Thoracic outlet syndrome is a condition that can be caused by compression of the neurovascular structures in the space between your collarbone and first rib. It can present with a variety of symptoms, including pain, weakness, and numbness in the neck, shoulder, arm, hand and fingers.
Thoracic outlet syndrome can be caused by injury, trauma, or anything that might put repetitive stress and pressure on the thoracic outlet space and compress the neurovascular structures within it. This might include activities such as carrying a heavy bag for long periods, sleeping in an awkward position, or poor posture.
Posture plays an important role in determining whether or not an individual is likely to develop TOS. Those with rounded shoulders, slouched sitting postures and excessive leaning while standing are more prone to developing the condition.
The diagnosis and management of thoracic outlet syndrome (TOS) has been studied intensively over the years. With research indicating that TOS is often accompanied by symptoms such as a dull ache in the shoulder and arm region and paresthesias in the upper limb. Generally people suffering with TOS will experience decreased movement of the shoulder or decreased sensation in the upper limb.
Clinical diagnosis of TOS is based on symptomatology and physical examination, while imaging techniques such as magnetic resonance imaging (MRI), computed tomography (CT) or angiography can help in confirming the diagnosis. Although the diagnosis of TOS is based mainly on symptomatology and physical examination findings, laboratory testing may help to provide further confirmation. These tests can include blood tests to check for inflammation, electromyography (EMG) to assess nerve dysfunction, X-rays to check for deformities or other abnormalities, or an arteriogram to check for vascular compression.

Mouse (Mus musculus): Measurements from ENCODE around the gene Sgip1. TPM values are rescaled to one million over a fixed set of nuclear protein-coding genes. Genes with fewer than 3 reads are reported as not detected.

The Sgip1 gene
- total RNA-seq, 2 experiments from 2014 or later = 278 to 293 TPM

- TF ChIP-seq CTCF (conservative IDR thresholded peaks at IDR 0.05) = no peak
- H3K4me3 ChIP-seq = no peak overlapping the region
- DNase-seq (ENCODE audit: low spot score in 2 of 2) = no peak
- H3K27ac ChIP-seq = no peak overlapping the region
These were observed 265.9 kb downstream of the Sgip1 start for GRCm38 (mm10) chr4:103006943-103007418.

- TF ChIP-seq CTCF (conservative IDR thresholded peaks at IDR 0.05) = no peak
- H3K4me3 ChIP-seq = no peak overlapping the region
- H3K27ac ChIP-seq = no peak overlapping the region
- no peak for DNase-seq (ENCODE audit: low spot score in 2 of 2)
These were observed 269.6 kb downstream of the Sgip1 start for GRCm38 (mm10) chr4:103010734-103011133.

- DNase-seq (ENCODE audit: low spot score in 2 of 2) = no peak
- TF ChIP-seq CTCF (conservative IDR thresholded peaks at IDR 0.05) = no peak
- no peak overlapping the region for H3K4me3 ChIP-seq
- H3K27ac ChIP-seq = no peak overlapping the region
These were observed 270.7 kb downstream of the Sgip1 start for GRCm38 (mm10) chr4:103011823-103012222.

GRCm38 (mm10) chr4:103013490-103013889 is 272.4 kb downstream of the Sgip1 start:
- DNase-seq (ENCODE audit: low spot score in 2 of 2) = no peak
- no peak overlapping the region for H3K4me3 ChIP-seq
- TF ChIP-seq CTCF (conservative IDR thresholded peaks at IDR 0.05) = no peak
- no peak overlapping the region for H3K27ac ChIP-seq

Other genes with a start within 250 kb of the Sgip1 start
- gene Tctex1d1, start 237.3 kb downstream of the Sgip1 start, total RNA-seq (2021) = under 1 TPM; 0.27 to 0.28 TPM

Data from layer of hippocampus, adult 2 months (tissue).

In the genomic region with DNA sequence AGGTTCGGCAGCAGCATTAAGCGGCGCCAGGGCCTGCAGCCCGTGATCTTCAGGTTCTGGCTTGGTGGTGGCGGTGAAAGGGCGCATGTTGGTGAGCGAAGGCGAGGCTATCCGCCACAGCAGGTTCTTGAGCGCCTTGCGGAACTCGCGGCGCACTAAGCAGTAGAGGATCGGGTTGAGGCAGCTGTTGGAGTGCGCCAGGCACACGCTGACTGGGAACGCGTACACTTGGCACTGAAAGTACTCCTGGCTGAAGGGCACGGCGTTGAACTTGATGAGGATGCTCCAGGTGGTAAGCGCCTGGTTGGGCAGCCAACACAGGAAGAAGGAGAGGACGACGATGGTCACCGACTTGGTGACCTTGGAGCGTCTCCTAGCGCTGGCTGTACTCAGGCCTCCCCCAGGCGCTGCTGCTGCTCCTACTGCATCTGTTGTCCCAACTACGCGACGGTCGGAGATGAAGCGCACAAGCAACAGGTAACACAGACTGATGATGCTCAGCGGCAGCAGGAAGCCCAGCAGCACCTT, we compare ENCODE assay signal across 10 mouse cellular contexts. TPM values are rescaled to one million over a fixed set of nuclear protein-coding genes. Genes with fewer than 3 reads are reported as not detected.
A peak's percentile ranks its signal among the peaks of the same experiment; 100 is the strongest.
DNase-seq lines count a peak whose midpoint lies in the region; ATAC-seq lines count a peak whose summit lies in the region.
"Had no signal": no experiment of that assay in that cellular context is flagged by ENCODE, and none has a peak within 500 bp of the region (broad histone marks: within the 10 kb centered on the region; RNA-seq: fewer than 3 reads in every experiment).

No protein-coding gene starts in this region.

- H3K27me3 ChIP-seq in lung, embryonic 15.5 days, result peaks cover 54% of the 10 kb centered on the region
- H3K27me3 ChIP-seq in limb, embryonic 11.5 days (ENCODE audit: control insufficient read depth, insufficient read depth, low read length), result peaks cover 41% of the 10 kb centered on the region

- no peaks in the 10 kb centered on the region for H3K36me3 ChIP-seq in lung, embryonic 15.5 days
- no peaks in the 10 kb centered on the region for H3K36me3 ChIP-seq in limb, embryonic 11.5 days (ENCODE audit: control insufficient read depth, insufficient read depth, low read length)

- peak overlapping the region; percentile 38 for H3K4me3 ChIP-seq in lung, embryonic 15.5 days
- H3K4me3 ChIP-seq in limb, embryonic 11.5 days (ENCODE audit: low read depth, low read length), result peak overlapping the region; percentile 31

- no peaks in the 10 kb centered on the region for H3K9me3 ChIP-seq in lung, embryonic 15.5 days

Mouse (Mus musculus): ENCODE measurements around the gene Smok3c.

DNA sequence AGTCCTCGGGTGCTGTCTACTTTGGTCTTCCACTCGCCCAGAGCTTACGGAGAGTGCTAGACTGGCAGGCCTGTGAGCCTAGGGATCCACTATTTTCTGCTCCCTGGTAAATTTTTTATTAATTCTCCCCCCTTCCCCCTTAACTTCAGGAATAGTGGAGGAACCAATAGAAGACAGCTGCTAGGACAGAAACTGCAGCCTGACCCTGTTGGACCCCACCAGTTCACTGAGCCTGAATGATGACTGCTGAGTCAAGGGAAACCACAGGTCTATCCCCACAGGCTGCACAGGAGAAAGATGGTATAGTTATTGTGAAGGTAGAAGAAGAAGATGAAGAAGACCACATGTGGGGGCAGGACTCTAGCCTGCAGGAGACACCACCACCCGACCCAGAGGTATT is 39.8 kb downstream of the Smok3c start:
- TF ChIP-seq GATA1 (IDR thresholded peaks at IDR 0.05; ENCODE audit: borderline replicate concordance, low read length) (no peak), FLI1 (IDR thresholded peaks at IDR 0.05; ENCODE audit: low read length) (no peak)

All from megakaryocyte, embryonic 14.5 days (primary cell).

TOS Causes neurovascular structures compression
Research indicates that conservative treatment options for the condition depend on the severity and type of TOS. Treatments include physical therapy, lifestyle modifications, medications, injections and surgery. Conservative management options, such as stretching, physical therapy, and supportive equipment, may be beneficial in reducing symptoms of TOS.
Treatment for TOS is aimed at relieving symptoms, restoring function, and addressing any underlying causes. In addition to physical therapy, exercise, and lifestyle modifications, other treatments may include medications such as anti-inflammatory drugs and/or muscle relaxants, and injections of pain medication or steroids.
Posture plays an important role in determining whether or not an individual is likely to develop TOS.
Surgery may be recommended in some cases of thoracic outlet syndrome, particularly if conservative treatments are found to be ineffective. The type of surgery used will depend on the cause of the condition, and could involve the release of muscles and tendons.
After surgery, patients may require physical therapy to help with the rehabilitation process, and to ensure that they regain full mobility and strength. It is also important to address any postural or ergonomic factors that may have contributed to the condition.
TOS is often recurrent, so it is important to avoid activities or positions that could aggravate the condition. Good posture and regular exercise help to keep these structures in balance and healthy, thus reducing the chance of recurrence.
It is important to note that thoracic outlet syndrome should not be mistaken for other conditions. It is essential to seek medical advice to accurately diagnose the condition and begin the appropriate treatment. Despite the challenge TOS presents, thoracic outlet syndrome is manageable. With proper diagnosis and treatment, individuals can expect to return to their daily activities and enjoy a better quality of life.